How to be Happier in a Relatively Unhappy World
In today’s fast-paced, digitized, unstable world – with it uncertainty, childish tweets from on-high, and general dissatisfaction with things as they are – how may one become a happier person. It is clear that isolation will not work; it is clear that aggressive actions in opposition to others will not
work; and, it is clear that the cloud-dominated “friendships” of so many people
with their dopamine-pumping cell phones will not work. We know that pure material greed so common in America, unless you are very poor, will not work. Self-medication with alcohol, drugs, food, material gain, etc. will not work. All of these failed strategies have not succeeded in making us intrinsically happier people. In fact, instant 24-hour communications about so many negative events around the world keeps us on high-alert status. Being overly stressed-out is the new normal. Not only does this state harm our bodies via destructive body chemicals in our bloodstream and organs, but also our brain adapts (plasticity) so we become stressed more easily in the future. Part of the problem is in our brain. Our unlimited faith in the power of the cortex and frontal brain areas may be part of the problem. We cannot simply “think” our way to happiness. Our reward centers pretty much make secure, stable, intrinsic happiness impossible; we are simply waiting for the NEXT and the next “great thing” that spills dopamine in our reward circuits. This never-ending seeking of rewarding sensory pleasure (via dopamine, serotonin, endogenous opioids, and/or adrenaline has failed to bring us lasting, intrinsic happiness. Our ancient brain is also a culprit! The limbic system, with its never-ending danger system “ringing,” ringing,” and, “ringing” keeps us fearful, reactive and unstable emotionally. No wonder so few people experience stable emotion regulation in the chaos of daily life.
What is a person to do? There are some answers, but they require vigorous daily practice. To people who excuse themselves saying “I do not have time to do that” I say simply replace your unhelpful worry time with practice time. We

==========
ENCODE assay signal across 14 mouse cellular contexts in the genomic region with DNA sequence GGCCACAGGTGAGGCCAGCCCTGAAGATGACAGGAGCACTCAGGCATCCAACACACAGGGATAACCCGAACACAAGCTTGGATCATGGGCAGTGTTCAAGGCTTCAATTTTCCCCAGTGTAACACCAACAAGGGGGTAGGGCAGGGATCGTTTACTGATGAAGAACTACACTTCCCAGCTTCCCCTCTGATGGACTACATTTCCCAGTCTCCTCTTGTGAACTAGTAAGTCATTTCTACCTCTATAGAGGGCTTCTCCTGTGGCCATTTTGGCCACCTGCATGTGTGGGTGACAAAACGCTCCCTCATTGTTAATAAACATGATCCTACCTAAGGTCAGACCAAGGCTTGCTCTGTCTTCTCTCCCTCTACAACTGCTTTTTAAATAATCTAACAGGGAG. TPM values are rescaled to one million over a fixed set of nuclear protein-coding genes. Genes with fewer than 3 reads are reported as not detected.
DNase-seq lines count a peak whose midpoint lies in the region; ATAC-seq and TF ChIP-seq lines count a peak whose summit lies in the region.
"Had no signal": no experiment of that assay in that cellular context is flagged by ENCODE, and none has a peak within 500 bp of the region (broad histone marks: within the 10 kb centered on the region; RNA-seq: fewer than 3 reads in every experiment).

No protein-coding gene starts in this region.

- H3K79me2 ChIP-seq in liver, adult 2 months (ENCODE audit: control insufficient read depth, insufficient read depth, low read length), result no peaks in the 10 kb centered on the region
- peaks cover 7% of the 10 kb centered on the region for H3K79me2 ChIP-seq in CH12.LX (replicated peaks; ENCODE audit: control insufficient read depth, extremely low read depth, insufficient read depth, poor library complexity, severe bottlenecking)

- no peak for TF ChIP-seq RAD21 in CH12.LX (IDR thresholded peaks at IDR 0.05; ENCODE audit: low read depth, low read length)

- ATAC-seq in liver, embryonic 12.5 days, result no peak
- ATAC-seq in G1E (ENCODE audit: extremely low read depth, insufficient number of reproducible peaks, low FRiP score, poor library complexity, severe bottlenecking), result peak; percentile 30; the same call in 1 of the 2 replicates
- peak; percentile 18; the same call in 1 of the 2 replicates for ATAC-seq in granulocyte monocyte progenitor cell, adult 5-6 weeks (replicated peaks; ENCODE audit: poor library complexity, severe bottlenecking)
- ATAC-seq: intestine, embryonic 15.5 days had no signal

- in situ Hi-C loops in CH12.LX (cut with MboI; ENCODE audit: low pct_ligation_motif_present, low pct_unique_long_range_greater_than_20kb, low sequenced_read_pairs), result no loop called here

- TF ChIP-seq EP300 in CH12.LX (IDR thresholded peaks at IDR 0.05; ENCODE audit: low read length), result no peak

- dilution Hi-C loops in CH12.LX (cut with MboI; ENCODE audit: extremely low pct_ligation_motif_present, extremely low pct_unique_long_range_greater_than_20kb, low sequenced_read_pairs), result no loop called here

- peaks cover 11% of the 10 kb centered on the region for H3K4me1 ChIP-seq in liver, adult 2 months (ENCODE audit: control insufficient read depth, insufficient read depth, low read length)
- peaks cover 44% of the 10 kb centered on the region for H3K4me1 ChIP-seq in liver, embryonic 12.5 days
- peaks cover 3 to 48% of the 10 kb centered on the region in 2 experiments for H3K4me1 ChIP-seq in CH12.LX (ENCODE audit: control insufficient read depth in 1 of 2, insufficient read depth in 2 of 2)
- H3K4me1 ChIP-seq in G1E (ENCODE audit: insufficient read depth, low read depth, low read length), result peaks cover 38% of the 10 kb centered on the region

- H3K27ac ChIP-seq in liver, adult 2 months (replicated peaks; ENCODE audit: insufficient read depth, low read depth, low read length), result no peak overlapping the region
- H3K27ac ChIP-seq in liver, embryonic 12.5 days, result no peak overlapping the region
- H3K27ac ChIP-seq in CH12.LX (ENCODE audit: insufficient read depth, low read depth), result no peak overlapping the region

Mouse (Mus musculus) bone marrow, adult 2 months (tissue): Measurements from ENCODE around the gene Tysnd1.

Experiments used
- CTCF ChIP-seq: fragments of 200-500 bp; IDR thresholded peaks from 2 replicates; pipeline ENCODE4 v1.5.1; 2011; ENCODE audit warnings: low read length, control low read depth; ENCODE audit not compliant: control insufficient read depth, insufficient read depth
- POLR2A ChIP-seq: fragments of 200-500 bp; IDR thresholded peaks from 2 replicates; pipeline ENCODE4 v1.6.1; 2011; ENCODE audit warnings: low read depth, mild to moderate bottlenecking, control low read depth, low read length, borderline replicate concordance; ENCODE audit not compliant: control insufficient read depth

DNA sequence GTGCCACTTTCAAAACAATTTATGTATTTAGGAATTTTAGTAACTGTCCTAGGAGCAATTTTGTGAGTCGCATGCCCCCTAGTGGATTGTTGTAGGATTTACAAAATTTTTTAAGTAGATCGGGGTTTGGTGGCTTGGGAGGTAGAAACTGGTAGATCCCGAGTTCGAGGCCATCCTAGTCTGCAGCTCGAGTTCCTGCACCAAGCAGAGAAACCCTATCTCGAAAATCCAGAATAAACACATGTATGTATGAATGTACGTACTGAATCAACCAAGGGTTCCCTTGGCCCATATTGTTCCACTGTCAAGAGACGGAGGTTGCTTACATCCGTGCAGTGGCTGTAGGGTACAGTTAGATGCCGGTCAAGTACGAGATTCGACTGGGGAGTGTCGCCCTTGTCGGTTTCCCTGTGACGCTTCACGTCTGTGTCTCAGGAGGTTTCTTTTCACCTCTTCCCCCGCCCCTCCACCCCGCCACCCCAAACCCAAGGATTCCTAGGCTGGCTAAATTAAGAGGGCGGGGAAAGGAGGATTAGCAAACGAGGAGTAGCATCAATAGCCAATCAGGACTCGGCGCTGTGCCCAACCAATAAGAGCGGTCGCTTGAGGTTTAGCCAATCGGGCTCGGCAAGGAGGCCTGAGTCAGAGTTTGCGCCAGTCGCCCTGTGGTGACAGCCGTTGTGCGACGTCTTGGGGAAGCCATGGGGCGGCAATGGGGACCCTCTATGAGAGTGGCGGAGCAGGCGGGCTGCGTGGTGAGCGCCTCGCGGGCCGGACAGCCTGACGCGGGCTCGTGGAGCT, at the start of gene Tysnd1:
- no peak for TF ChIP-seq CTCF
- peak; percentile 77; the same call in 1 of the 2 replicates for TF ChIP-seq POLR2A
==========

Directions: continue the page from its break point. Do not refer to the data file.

humans tend to worry incessantly abut things we have no control over. If this is you, radically accept that you cannot control the things you spend so much time worrying about – practice coping skills instead. Of course if your worrying leads to a practical solution, try it out. Experiment! However, this is an exception to the rule of worry. So what can a person do? Here is a list for you to try on your own or with guidance from a qualified professional.
- STOP self-medicating your unhappiness with food, material things, mind-altering substances.
- Every morning, begin your day with one basic happy thought.
- Practice gratitude journaling or happiness journaling. What things that you now take for granted are actually pretty BIG, and NOT to be taken for granted. Did you eat today? Do have a roof over your head? Are you relatively safe? Each day list one thing in your journal. What fleeting or BIG experience made you happy today. Write it in your journal. At a future date, re-read everything you have written.
- Play more calming music. If artistic, do more art work
- Eat a healthy diet by staying away from the SAD diet – the Standard American Diet. Way too much fat, sugar and salt there. Also way, way too many chemicals that you are not genetically made to eat. Eat more veggies, fruits, healthy fats and sugars. Stay away from ALL fast foods! Now WebMD reports that there may be unhealthy chemicals in fast-food packaging. Cut back on alcohol and red meats. Do your best not to eat processed foods. If you can afford it, eat organic foods.
- If you are plagued by Red Ants – automatic negative thoughts, learn to use cognitive restructuring skills. If you are in therapy, ask your therapist to help you. If your therapist does not know how to do so, find a better qualified therapist.